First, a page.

Marine guilty in touching of teen-ager

District judge convicts him of assault, sexual offense

`She told him no'

Sentencing set for Jan. 9

time in jail is possible


November 26, 2003|By Lisa Goldberg | Lisa Goldberg,SUN STAFF

A 26-year-old Marine accused of fondling a teen-age recruit during a recruiting tour through parts of Howard County in late March was convicted yesterday of misdemeanor assault and a sexual offense.

In a case that pitted the teen-ager's assertion that she told Staff Sgt. Shawn E. Potwin to stop touching her against his insistence that the contact was consensual, District Judge Sue-Ellen Hantman said yesterday that she believed the victim.

Not only did the teen-ager testify "that she told him no" the night of the assault, she also called her friend in tears the night of the incident, Hantman said.

And while Potwin testified that the teen-ager complimented him and showered him with attention - brushing up against him and leaving him notes - those actions fit into "his ideal fantasy," the judge said.

"So everything she did became an example [to him] of how she wanted more," Hantman said. "She said she didn't want more."

As Hantman handed down her verdict - guilty to charges of second-degree assault and fourth-degree sexual offense - Potwin's wife bolted from the courtroom. "They don't know him like I know him," she wailed in the common area as Potwin's father tried to force her from the building, causing a commotion.

Potwin's lawyer, William V. Tucker, and prosecutor Colby Hall declined to comment later, saying they wanted to wait until after the scheduled sentencing Jan. 9. Both charges carry possible jail time.

The verdicts came after a day and a half of testimony and arguments revolving around one key question - whether the teen-ager consented to the touching.

Potwin, a nine-year Marine Corps veteran and a Glen Burnie resident, was working as a recruiter out of the Columbia office and the victim, then a 17-year-old senior at Glenelg High School, was a "poolee" - a recruit who enlisted through a delayed entry program.

At the time of the incident, the teen-ager was having second thoughts about her enlistment and has since been discharged from the Marines, according to testimony. The Sun does not name victims of sexual assault.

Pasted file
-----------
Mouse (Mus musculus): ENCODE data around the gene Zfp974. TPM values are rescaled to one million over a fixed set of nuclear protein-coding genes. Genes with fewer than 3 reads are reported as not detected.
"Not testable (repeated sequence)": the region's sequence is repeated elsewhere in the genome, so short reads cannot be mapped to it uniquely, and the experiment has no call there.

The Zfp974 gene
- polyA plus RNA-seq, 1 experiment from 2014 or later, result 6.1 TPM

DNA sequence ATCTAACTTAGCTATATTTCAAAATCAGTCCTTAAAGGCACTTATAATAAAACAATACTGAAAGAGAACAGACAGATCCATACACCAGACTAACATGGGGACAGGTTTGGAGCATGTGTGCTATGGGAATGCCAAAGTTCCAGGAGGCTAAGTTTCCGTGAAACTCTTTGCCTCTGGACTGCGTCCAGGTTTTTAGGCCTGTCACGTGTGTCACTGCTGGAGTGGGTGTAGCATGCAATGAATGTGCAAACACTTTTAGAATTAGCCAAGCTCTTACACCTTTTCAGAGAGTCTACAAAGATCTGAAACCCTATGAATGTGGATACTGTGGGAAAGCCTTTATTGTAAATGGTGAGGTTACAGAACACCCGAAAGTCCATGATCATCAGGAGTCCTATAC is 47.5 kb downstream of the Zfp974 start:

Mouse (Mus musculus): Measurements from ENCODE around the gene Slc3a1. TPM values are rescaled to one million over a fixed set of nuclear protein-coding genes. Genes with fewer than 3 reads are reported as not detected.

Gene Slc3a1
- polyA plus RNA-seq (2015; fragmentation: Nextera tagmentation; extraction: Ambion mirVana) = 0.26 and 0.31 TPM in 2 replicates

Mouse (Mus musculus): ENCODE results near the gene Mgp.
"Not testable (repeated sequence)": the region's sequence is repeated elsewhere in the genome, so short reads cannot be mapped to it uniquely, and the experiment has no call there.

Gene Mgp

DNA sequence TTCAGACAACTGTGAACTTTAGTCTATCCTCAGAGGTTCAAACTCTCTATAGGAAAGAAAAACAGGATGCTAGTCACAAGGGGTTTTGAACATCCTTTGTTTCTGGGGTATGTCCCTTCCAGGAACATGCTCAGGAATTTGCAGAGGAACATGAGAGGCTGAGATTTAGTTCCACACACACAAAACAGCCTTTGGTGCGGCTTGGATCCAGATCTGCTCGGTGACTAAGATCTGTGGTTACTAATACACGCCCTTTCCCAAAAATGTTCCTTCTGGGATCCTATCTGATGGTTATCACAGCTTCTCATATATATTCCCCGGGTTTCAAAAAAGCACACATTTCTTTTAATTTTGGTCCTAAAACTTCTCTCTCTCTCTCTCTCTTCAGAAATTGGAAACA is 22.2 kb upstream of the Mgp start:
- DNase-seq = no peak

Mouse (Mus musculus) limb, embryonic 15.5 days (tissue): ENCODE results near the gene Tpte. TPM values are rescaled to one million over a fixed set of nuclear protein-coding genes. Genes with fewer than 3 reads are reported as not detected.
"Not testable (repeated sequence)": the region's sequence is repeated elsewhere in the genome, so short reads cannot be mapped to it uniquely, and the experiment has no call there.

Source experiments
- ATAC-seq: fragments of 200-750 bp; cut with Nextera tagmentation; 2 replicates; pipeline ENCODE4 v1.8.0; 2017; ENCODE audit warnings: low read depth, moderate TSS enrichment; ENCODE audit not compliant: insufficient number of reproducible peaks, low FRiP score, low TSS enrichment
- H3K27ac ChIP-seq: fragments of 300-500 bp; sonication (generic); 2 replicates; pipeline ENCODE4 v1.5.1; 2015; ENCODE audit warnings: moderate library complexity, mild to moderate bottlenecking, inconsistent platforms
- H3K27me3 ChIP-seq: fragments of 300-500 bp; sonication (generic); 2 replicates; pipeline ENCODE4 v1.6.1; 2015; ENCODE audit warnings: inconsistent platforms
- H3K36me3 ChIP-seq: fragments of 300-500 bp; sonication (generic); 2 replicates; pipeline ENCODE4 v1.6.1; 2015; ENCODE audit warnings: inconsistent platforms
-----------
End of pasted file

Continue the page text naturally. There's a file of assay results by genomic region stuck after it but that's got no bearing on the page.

Potwin testified that the teen-ager stopped by his office more than other recruits, rubbed up against him, flirted and left him notes calling him "sexy" in the months leading up to the incident. On March 28, they both testified, they decided to tour through parts of Howard County in search of new recruits.

The touching started in the car, both testified. Potwin, who has since been relieved of his recruiting duties, said she grabbed his leg first and he massaged her thigh. The teen-ager testified last week that she "moved his hand and he placed it back on there and I moved it again."

At the recruiting office later, Potwin said he touched her sexually but stopped when she objected.

He testified yesterday that she told him it "would be different" if he wasn't married. The teen-ager testified last week that she said "no" to the contact more than once, and that the touching "made me feel disgusted."

When confronted about the incident, he said he owned up to his role. He "did something wrong morally," he said, by allowing the relationship to move from professional to personal.

"I did not keep a professional relationship with her, ... and that was inappropriate conduct on my part because it was my responsibility to keep it that way," he testified.

In closing arguments, Tucker insisted that his client's actions were not criminal.

"What I see is a dedicated Marine who acknowledged, `I did wrong,' " Tucker said. "He's not a powerful man. He's a human being. He's not the pope. He's not infallible. He made a mistake."

But Hall said the incident came down to "power" and the relationship between the recruiter and the recruit.

"This defendant took his power, and he abused it, and [the victim] paid the price," he said.

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